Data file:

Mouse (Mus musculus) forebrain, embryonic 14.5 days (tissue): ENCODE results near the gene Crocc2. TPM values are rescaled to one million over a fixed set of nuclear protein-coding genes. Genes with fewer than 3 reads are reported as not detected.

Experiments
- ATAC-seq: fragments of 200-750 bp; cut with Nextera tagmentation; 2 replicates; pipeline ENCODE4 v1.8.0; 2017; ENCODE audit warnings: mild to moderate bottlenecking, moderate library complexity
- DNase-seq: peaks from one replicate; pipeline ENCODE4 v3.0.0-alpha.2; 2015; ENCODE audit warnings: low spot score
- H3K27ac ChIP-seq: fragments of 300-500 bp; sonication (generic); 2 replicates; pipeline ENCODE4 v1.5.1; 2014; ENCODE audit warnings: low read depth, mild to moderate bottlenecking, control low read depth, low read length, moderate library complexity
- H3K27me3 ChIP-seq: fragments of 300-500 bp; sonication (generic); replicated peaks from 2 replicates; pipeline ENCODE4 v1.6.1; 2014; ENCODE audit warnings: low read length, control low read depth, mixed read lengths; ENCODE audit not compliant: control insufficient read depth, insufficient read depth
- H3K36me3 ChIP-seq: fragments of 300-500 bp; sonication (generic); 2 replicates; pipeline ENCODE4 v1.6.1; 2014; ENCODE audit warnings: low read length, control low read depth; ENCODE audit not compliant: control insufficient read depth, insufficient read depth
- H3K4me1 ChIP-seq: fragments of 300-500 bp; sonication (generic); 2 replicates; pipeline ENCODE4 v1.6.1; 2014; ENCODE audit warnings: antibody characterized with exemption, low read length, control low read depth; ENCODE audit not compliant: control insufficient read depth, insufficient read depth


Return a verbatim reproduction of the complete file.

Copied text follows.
Mouse (Mus musculus) forebrain, embryonic 14.5 days (tissue): ENCODE results near the gene Crocc2. TPM values are rescaled to one million over a fixed set of nuclear protein-coding genes. Genes with fewer than 3 reads are reported as not detected.

Experiments
- ATAC-seq: fragments of 200-750 bp; cut with Nextera tagmentation; 2 replicates; pipeline ENCODE4 v1.8.0; 2017; ENCODE audit warnings: mild to moderate bottlenecking, moderate library complexity
- DNase-seq: peaks from one replicate; pipeline ENCODE4 v3.0.0-alpha.2; 2015; ENCODE audit warnings: low spot score
- H3K27ac ChIP-seq: fragments of 300-500 bp; sonication (generic); 2 replicates; pipeline ENCODE4 v1.5.1; 2014; ENCODE audit warnings: low read depth, mild to moderate bottlenecking, control low read depth, low read length, moderate library complexity
- H3K27me3 ChIP-seq: fragments of 300-500 bp; sonication (generic); replicated peaks from 2 replicates; pipeline ENCODE4 v1.6.1; 2014; ENCODE audit warnings: low read length, control low read depth, mixed read lengths; ENCODE audit not compliant: control insufficient read depth, insufficient read depth
- H3K36me3 ChIP-seq: fragments of 300-500 bp; sonication (generic); 2 replicates; pipeline ENCODE4 v1.6.1; 2014; ENCODE audit warnings: low read length, control low read depth; ENCODE audit not compliant: control insufficient read depth, insufficient read depth
- H3K4me1 ChIP-seq: fragments of 300-500 bp; sonication (generic); 2 replicates; pipeline ENCODE4 v1.6.1; 2014; ENCODE audit warnings: antibody characterized with exemption, low read length, control low read depth; ENCODE audit not compliant: control insufficient read depth, insufficient read depth